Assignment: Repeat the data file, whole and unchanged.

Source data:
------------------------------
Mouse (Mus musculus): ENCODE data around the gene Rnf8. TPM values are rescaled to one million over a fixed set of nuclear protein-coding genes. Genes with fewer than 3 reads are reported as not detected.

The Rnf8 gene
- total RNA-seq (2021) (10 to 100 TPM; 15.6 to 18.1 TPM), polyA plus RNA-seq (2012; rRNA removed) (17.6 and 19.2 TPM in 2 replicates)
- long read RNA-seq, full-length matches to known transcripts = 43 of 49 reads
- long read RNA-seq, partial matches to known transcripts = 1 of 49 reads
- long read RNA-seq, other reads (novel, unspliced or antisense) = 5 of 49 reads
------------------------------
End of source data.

Mouse (Mus musculus): ENCODE data around the gene Rnf8. TPM values are rescaled to one million over a fixed set of nuclear protein-coding genes. Genes with fewer than 3 reads are reported as not detected.

The Rnf8 gene
- total RNA-seq (2021) (10 to 100 TPM; 15.6 to 18.1 TPM), polyA plus RNA-seq (2012; rRNA removed) (17.6 and 19.2 TPM in 2 replicates)
- long read RNA-seq, full-length matches to known transcripts = 43 of 49 reads
- long read RNA-seq, partial matches to known transcripts = 1 of 49 reads
- long read RNA-seq, other reads (novel, unspliced or antisense) = 5 of 49 reads